NSW Waratahs have secured the services of newly capped Wallaby Harry Johnson-Holmes, with the prop signing a contract extension through to 2022.

HJH had a break out season in 2019, as he made the most of Tom Robertson injury and making the starting spot his own.

His performance earned him a spot in the Wallabies training squad, and more front row injuries had him leave his schnitzel dinner and jump on the play to Johannesburg for a Wallaby debut.

NSWRU General Manager of Rugby, Tim Rapp said that Johnson-Holmes had become a valued member of the Waratahs forward pack, and has praised the hard work of the young prop.

“Harry has really impressed since joining the squad in 2018,” Rapp said.

“He arrived as a young player with plenty of promise after performing well in junior representative teams, and he’s worked extremely hard to entrench himself into the match day squad over the last two years.

“While only early in his career, Harry has shown he can compete with some of the best in [Vodafone] Super Rugby and he’ll be an important player for us next season.”

HJH was happy to continue his rugby in New South Wales.

“I’ve been working through the pathways at NSW Rugby for a while now, stretching back to my junior days at the Wanderers in Newcastle,” Holmes said.

“To represent my home state in [Vodafone] Super Rugby has been such a privilege, working alongside some great people has been huge for my development as a player.

“I’m learning every day, it’s a great environment here at the Waratahs and to be here for another two seasons is something I’m really excited about.”

Johnson-Holmes will continue to feature in the NRC for the NSW Country Eagles.




Wallabies Back Rower David Pocock had cause to pause and reflect this week. Not of the past match, or the past month, but of the past 17 years.

It was 17 years ago this week that Pocock’s family moved to Brisbane, a move that put him on the path to being a Wallaby.

It was during his junior rugby at Churchie that his then coach Tim Baker suggest that Pocock move out of the backline and into the back row, a position that he has become world class in.

“I am so grateful for the opportunities that it (rugby) has given me,” Pocock said.

“I think it was 17 years to the day yesterday that my family arrived in Australia. So, to be at a World Cup with the Wallabies reflecting on that is pretty special.”

“I guess you look back and you reflect on how lucky we were to have the opportunity to move to Australia,” he said.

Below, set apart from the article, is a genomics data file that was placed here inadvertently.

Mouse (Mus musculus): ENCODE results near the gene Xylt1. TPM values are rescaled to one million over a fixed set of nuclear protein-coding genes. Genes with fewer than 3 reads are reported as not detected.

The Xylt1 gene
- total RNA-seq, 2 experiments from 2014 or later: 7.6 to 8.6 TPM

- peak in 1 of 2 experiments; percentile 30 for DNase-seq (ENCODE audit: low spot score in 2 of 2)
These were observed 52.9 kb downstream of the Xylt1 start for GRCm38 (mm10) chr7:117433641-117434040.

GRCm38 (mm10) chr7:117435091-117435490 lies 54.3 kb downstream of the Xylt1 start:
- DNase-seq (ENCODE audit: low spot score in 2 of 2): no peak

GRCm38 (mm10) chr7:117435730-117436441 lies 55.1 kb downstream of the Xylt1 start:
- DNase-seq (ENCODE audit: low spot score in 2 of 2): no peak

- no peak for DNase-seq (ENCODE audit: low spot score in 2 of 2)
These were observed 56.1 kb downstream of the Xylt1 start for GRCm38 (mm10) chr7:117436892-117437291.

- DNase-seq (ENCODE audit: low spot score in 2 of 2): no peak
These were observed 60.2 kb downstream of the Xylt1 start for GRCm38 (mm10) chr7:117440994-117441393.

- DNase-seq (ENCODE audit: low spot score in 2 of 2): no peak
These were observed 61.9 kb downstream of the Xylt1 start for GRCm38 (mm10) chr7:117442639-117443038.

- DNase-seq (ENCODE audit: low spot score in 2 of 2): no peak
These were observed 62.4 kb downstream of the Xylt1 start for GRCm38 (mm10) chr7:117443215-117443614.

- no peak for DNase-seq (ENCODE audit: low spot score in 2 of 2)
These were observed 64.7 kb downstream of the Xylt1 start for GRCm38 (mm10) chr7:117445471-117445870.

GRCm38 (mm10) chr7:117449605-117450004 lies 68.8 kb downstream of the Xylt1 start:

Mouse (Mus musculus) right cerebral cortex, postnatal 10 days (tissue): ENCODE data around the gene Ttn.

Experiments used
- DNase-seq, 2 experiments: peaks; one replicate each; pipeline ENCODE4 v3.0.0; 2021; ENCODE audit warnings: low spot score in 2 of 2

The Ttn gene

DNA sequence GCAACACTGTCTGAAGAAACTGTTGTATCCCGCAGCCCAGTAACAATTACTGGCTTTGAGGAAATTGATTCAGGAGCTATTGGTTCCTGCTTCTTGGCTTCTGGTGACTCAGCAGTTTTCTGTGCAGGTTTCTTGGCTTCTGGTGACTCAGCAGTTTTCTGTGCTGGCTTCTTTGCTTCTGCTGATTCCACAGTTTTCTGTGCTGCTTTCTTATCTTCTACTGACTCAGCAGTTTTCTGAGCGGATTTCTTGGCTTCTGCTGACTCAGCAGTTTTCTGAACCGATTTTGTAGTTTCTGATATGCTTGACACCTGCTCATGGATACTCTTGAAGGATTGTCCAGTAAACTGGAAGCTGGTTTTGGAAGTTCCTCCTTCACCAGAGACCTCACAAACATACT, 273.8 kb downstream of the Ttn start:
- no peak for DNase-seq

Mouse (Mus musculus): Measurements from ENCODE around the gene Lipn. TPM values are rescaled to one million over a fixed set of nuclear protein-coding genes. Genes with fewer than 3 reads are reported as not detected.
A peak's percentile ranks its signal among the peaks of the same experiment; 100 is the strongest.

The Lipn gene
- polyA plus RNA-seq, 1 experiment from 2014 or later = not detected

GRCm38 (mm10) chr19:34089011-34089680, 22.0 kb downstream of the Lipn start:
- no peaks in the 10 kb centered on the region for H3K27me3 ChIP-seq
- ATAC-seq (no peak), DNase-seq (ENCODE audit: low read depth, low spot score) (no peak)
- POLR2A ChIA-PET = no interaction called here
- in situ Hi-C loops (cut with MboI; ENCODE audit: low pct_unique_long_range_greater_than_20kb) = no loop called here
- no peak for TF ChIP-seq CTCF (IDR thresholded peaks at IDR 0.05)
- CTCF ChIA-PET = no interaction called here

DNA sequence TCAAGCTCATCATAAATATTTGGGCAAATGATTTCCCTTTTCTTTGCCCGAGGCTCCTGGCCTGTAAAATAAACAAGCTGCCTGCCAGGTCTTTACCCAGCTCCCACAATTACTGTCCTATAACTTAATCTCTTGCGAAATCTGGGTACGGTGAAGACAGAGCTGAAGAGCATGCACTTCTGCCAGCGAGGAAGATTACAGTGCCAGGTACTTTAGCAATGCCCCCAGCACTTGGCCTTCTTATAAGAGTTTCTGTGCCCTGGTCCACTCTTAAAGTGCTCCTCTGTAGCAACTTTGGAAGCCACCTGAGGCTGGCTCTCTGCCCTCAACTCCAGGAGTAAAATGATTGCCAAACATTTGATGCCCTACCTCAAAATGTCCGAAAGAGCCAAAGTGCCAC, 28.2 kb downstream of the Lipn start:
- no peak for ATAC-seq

“I look at my two younger brothers and we often talk about and think about the sacrifices your parents make.

“We are into our own things and are all doing well but it’s your parents who arrive with no super, no cash in the bank, in their 40s and will probably have to work until they can’t.

“You reflect on that and what a sacrifice it is for parents to do that. All immigrants have an idea of that.”

Ever the true professional, Pocock refined his jackal skills to the point where his position over the ball became instinctive. Much like goal kickers doing extras, Pocock put in his extras over the ball.

“It’s like any skill, you are trying to get better at it, more efficient to the point where you are not thinking, you are just responding to what’s in front of you,” he said.

“It’s like anything, if you are a 10 and trying to read what the defence is doing, little clues and body language.

“You are just playing, you are not getting into a game and having to think, ‘Oh he’s going that way, so I am going to step’, you just do it.”

“You’re doing a huge amount of practice on arriving,” he said.

“Arriving there first, arriving there low, and arriving there on your feet, getting straight on to the ball and trying to steal it.

“You’re not trying to buy time on the ball on your elbows, you’re trying to get in there and be efficient.

“We’ve been doing a lot of work as a back row and it’s something that we’ll continue to work on through the tournament.”

Pocock is looking forward to the challenge that Wales will bring, with the need for his over the ball talents being high as the breakdown contests become even more ferocious.

“Yeah, you look at the back row they’ve been picking and are likely to pick, a couple of really good on-ballers,” he said.

“It is an area where every team is wanting to put pressure on the opposition and that will be no different for us.

“Working on the timing around that and what we can do to get some pay there in D.”



Once captained the 3rds Rugby team, but then again so did Nick Farr-Jones